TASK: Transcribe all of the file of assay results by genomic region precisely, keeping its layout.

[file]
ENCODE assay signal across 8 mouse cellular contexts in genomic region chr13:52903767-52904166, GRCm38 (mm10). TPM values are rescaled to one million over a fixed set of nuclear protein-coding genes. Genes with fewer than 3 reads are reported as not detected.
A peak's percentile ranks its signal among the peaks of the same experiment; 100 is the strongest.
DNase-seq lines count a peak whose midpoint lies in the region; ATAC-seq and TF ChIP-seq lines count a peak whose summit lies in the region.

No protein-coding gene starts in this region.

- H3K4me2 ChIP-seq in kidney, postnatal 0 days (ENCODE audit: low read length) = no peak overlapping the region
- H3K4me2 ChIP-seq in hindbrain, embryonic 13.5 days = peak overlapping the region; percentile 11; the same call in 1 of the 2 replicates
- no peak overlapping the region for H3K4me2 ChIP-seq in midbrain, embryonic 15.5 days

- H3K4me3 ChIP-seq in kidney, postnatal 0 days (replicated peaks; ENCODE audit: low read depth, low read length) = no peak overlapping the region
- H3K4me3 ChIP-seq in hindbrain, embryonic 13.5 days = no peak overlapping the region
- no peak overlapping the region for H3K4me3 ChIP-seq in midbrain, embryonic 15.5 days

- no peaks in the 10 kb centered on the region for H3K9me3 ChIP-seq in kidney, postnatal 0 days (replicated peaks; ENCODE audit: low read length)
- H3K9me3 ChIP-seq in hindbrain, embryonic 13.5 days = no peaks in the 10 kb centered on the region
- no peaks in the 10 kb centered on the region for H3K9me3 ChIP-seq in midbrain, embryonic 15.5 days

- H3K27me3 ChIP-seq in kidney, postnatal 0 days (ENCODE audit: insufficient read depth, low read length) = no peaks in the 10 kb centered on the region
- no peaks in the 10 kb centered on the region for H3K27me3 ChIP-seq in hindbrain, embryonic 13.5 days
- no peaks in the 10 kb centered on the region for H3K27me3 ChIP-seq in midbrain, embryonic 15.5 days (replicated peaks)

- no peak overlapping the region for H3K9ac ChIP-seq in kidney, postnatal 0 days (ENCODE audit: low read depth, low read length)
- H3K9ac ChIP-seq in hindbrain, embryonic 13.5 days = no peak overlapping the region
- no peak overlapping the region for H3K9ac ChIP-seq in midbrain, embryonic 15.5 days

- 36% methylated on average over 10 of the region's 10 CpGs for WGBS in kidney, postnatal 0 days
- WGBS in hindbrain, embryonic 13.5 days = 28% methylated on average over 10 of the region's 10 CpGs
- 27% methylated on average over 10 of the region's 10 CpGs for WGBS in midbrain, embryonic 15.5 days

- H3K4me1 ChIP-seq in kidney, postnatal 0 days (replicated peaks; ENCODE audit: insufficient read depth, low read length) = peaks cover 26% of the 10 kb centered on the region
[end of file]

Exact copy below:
ENCODE assay signal across 8 mouse cellular contexts in genomic region chr13:52903767-52904166, GRCm38 (mm10). TPM values are rescaled to one million over a fixed set of nuclear protein-coding genes. Genes with fewer than 3 reads are reported as not detected.
A peak's percentile ranks its signal among the peaks of the same experiment; 100 is the strongest.
DNase-seq lines count a peak whose midpoint lies in the region; ATAC-seq and TF ChIP-seq lines count a peak whose summit lies in the region.

No protein-coding gene starts in this region.

- H3K4me2 ChIP-seq in kidney, postnatal 0 days (ENCODE audit: low read length) = no peak overlapping the region
- H3K4me2 ChIP-seq in hindbrain, embryonic 13.5 days = peak overlapping the region; percentile 11; the same call in 1 of the 2 replicates
- no peak overlapping the region for H3K4me2 ChIP-seq in midbrain, embryonic 15.5 days

- H3K4me3 ChIP-seq in kidney, postnatal 0 days (replicated peaks; ENCODE audit: low read depth, low read length) = no peak overlapping the region
- H3K4me3 ChIP-seq in hindbrain, embryonic 13.5 days = no peak overlapping the region
- no peak overlapping the region for H3K4me3 ChIP-seq in midbrain, embryonic 15.5 days

- no peaks in the 10 kb centered on the region for H3K9me3 ChIP-seq in kidney, postnatal 0 days (replicated peaks; ENCODE audit: low read length)
- H3K9me3 ChIP-seq in hindbrain, embryonic 13.5 days = no peaks in the 10 kb centered on the region
- no peaks in the 10 kb centered on the region for H3K9me3 ChIP-seq in midbrain, embryonic 15.5 days

- H3K27me3 ChIP-seq in kidney, postnatal 0 days (ENCODE audit: insufficient read depth, low read length) = no peaks in the 10 kb centered on the region
- no peaks in the 10 kb centered on the region for H3K27me3 ChIP-seq in hindbrain, embryonic 13.5 days
- no peaks in the 10 kb centered on the region for H3K27me3 ChIP-seq in midbrain, embryonic 15.5 days (replicated peaks)

- no peak overlapping the region for H3K9ac ChIP-seq in kidney, postnatal 0 days (ENCODE audit: low read depth, low read length)
- H3K9ac ChIP-seq in hindbrain, embryonic 13.5 days = no peak overlapping the region
- no peak overlapping the region for H3K9ac ChIP-seq in midbrain, embryonic 15.5 days

- 36% methylated on average over 10 of the region's 10 CpGs for WGBS in kidney, postnatal 0 days
- WGBS in hindbrain, embryonic 13.5 days = 28% methylated on average over 10 of the region's 10 CpGs
- 27% methylated on average over 10 of the region's 10 CpGs for WGBS in midbrain, embryonic 15.5 days

- H3K4me1 ChIP-seq in kidney, postnatal 0 days (replicated peaks; ENCODE audit: insufficient read depth, low read length) = peaks cover 26% of the 10 kb centered on the region